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precarious since 1997 | by maryann johanson

Taken 2 (review)

Takes 2 red light Liam Neeson

I’m “biast” (pro): usually find Liam Neeson fun to watch

I’m “biast” (con): wasn’t a big fan of the first film

(what is this about? see my critic’s minifesto)


If there’s one important lesson we can all learn from Taken 2, it’s this: Albanian sex-slavers are people, too, okay? Their mothers love them, and if you kill them, their fathers/bosses will hunt you down and kill you in return. They’ve got certain skills, you see, and they’re not afraid to use them.

And those certain skills appear to be a lack of peripheral vision, a tendency to keep one’s back turned to the direction danger is most likely to come in, and a refusal to heed one’s own guard dog when it is barking its doggy head off that “Liam Neeson is like right in the room, you idiots!”

This is, I assume, director Olivier Megaton intending to be funny. It’s not funny. It could also potentially be Megaton (Colombiana) intending to be subtle. And it’s about what you might expect from a filmmaker who calls himself “Megaton.”

If the anemic attempt returning screenwriters Luc Besson (Bandidas) and Robert Mark Kamen (The Karate Kid) deploy is any indication, Taken 3 will be nothing but Liam Neeson running around whatever European city ponies up the biggest tax credits, growling and beating up random swarthy passersby who look at him askew. It would be only a tiny step below this. See, what little that happens is, not long after professional badass Bryan Mills (Neeson: Battleship, Wrath of the Titans) rescued his daughter, Kim (Maggie Grace: The Twilight Saga: Breaking Dawn Part 1, Knight and Day), from Albanian sex-slavers in Paris, the whole family — including Kim’s mom and Bryan’s ex, Lenore (Famke Janssen: X-Men: The Last Stand, Hide and Seek) — is in Istanbul. Just because. (See note about tax credits.) And it turns out that one good thing about being an international sex-slaver, as Murad (Rade Serbedzija: In the Land of Blood and Honey, X-Men: First Class) is, is that you’ve got guys in every major European city who can be on the lookout for the guy who killed your sons just because your boys wanted to auction off a pretty white girl’s virginity. (Some people are so sensitive, sheesh!) Bryan, for all his badassery, is unable to prevent himself and Lenore being kidnapped by revenge-seeking Murad’s goons. Though Bryan, mid-kidnap, is able, via phone, to guide Kim, still back at the hotel, through her own escape.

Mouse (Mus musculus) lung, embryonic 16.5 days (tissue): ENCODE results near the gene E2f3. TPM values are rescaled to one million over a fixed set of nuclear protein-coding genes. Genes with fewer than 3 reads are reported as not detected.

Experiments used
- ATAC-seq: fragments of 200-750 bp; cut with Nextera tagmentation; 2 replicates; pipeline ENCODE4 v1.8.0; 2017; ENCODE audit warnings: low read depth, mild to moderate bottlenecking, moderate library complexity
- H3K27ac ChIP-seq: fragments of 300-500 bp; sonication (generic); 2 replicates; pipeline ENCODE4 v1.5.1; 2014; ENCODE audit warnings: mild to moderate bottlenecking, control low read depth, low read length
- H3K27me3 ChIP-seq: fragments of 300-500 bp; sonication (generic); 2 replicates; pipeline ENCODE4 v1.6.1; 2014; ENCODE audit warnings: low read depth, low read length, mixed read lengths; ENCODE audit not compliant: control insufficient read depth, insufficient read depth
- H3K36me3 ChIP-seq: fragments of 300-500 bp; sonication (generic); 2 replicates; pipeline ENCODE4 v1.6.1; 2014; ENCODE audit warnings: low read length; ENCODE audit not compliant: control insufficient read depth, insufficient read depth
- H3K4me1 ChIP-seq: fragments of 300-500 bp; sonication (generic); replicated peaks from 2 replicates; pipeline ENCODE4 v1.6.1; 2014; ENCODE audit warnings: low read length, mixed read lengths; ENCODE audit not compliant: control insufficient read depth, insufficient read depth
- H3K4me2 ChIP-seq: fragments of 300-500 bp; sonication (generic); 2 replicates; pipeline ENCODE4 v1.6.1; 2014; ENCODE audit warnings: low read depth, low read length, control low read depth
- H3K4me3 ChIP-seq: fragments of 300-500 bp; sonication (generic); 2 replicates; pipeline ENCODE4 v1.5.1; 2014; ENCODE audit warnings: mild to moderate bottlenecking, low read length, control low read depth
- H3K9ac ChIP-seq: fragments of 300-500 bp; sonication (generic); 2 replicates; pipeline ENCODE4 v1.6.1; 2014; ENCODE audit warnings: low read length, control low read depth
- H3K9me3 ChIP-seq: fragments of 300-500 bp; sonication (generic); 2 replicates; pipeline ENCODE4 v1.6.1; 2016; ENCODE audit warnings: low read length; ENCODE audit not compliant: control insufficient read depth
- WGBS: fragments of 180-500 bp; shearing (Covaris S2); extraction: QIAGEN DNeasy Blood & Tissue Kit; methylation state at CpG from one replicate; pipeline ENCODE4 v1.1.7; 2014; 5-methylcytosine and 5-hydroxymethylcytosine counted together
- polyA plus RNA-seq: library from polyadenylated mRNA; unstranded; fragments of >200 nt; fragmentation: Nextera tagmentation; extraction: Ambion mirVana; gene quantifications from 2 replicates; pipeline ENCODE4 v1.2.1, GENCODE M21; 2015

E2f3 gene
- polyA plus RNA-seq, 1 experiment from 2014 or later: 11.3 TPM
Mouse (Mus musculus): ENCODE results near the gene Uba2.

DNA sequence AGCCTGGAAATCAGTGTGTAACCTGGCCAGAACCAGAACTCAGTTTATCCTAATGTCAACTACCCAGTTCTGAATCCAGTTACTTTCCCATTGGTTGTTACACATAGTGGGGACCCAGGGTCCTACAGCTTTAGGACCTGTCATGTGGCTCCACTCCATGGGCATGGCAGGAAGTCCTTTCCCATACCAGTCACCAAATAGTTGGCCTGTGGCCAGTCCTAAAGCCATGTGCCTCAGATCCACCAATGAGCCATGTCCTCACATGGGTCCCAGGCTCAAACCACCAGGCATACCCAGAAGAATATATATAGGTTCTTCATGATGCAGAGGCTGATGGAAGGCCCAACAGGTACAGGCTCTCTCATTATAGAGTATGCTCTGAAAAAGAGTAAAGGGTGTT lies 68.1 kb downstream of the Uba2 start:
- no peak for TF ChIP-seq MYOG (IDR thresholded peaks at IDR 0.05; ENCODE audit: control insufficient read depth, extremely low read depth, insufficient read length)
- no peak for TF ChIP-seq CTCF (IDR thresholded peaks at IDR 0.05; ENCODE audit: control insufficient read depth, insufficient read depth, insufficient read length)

That’s right: Liam Neeson is Taken, Too!

Yeah, it’s ridiculous. For lots of reasons. The most glaring one: Maggie Grace was way too old to be prancing and giggling her way around Paris as a naive teenager back in 2008, for Taken, and now, at nearly 30 years of age, her little-girl act is downright bizarre. But the biggest oddity of Taken 2 is how dull it is. What modicum of humor there was in the first film is gone, and suspense is nonexistent. There’s little sense of jeopardy for Bryan and Family, not just because of the aforementioned Most Incompetent Bad Guys Ever, but also because all the laws of quantum physics are with Bryan: in one unintenionally hilarious bit, Bryan is able to retrace on foot the route he was taken while blindfolded in a car because the chicken he heard squawking outside is in the same exact place again days later. Chaos theory, schmaos theory. When the universe is this much on your side, you literally cannot lose.

What’s left? Tedious car chases, same-old fisticuffs, and some stuff I’m pretty sure Besson and Kamen stole from an episode of MacGyver almost as old as Maggie Grace. But we must be grateful for small favors: at least it’s not all in 3D.


Taken 2 (2012)
US/Can release: Oct 5 2012
UK/Ire release: Oct 4 2012

Flick Filosopher Real Rating: rated CSL for certain skills lacking
MPAA: rated PG-13 for intense sequences of violence and action, and some sensuality
BBFC: rated 12A (contains moderate threat and violence)

viewed in 2D
viewed at a semipublic screening with an audience of critics and ordinary moviegoers

official site | IMDb | trailer
more reviews: Movie Review Query Engine | Rotten Tomatoes

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